Author Topic: The 1970 Daytona CR750s.  (Read 161269 times)

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Offline Honda Just

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Re: The 1970 Daytona CR750s.
« Reply #850 on: November 05, 2014, 01:05:15 am »
CR replica for sale (Australia)

http://www.gumtree.com.au/s-ad/parkerville/motorcycles/honda-cr750-replica/1059086065
Nice replica that, but it worries me to see $30k spent and $20k asking price! What determines the value on these - closeness/accuracy (I mean lets say you had the 4 bolt forks etc), or racing provenance? I must be careful to not over-capitalize, but still see myself going for the magnesium rear hub replica :P 

Offline turboguzzi

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nice story & poster...
« Reply #851 on: November 25, 2014, 02:19:57 pm »
sam, feel free to move to the CR750 megathread.....

http://superbikeplanet.com/2013/Nov/131104cr750.htm

Offline rklystron

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Re: nice story & poster...
« Reply #852 on: November 25, 2014, 02:59:50 pm »
Awesome read. I did not know about the magnesium cases expanding under high temps or the camchain tensioner from the CB450.
Very cool!
1970 CB750 K0 (Bought in 73)
1972 XL250 (Bought new in 72)
1973 ST90 (Free)
1975 XL250 (Free)
1975 Rickman CR750
1982 CBX1000 Pro-link
1975 CB750 DRAG BIKE
1977 Custom Built CB750 Sturgis Bike (GL front end).
1977 CB750 F2 (Big Resto)
1977 CB750A (Auction Buy)
1978 CB750 K8 (My San Francisco ride)
1984 VFR750 (Bought New)

Offline chris

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Re: The 1970 Daytona CR750s.
« Reply #853 on: February 07, 2015, 01:37:44 pm »
It is my bike for sale . What determines the price is what the market may pay but often it's the replacement costs of the parts. Mine has hand made alloy fuel tank,alloy oil tank and exhausts. Look at the cost of replacing those. Also look at the cost of the manufacture of things like the triple clamps etc etc,it goes on and on. If you then look at the cost of the engine ie 836 with all the good and fast bits and carbs etc,it doesn't take long for the cost to add up.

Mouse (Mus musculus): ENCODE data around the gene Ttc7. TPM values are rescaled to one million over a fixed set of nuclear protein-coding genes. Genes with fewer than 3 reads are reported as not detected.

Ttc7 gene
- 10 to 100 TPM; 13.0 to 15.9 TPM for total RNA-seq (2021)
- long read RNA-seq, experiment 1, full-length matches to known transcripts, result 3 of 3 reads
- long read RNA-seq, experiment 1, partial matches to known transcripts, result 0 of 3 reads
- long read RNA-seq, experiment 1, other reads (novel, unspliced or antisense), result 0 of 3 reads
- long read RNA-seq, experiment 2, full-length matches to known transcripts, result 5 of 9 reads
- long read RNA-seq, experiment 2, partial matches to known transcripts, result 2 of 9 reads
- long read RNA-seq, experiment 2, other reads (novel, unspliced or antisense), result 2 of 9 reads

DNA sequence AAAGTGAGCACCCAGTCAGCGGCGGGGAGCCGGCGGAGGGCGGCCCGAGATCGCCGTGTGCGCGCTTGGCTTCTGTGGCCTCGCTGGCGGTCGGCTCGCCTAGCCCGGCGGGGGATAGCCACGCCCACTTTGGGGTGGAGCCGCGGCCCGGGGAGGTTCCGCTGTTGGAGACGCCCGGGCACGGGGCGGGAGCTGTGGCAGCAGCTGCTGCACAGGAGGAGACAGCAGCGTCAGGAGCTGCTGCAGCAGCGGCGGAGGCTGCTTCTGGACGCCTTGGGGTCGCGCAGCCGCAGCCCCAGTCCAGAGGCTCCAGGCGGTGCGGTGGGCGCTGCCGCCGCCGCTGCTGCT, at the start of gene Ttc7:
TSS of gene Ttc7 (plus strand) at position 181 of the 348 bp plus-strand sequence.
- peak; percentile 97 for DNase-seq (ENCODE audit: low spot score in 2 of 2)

Many people will look at a bike like that and say that they can make one for less. It's not until they get into the project that it's not possible if you want good quality .
I have had some enquiries but no sale yet.I rode it at the Phillip Island Classic a couple of weeks ago and even though I had front end pattering issues which slowed me down a bit I fell I love with the old girl again.its so reliable and SOUNDS AWESOME !!!

By the way did the original CR have a standard frame could anybody tell me ?

Offline H2Eric

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Re: The 1970 Daytona CR750s.
« Reply #854 on: February 16, 2015, 09:34:15 am »

By the way did the original CR have a standard frame could anybody tell me ?


Hi Chris
The answer to your question is no. Do a search on 'A CR750 Build' and go to the top of page 2 where you will see pictures of both the standard frame and the CR frame. The main difference is in the headstock which is 25mm lower in the CR frame. The positioning of the main frame tubes where they meet the headstock is also different. Note also the mountings for the coils. The CR frame originated from Bill Smith Motors in Chester was for sale at the Stafford Bike Show a couple of years ago and went it Italy I believe. I did hear that the gentleman who purchased it was going to have it copied, but whether anything ever came of it I know not. Perchance someone else from the forum may know something.

Cheers
Eric
Honda CR750
Honda CB750K3
Kawasaki 750H2B
Suzuki GS750
Honda CB175

http://forums.sohc4.net/index.php/topic,94588.0.html

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Offline wevans

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Re: The 1970 Daytona CR750s.
« Reply #855 on: April 29, 2015, 03:16:28 pm »
Anybody know of a manufacturer that makes a top clamp similiar to what the cr750 may habe had ? Im currently working on a replica bike and I'm unsure of which clip ons and top clamp to purchase. Any help is appreciated!  Thanks

Offline Carco

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Re: The 1970 Daytona CR750s.
« Reply #856 on: April 30, 2015, 02:38:01 am »

Offline johno

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Re: The 1970 Daytona CR750s.
« Reply #857 on: June 01, 2015, 04:49:25 am »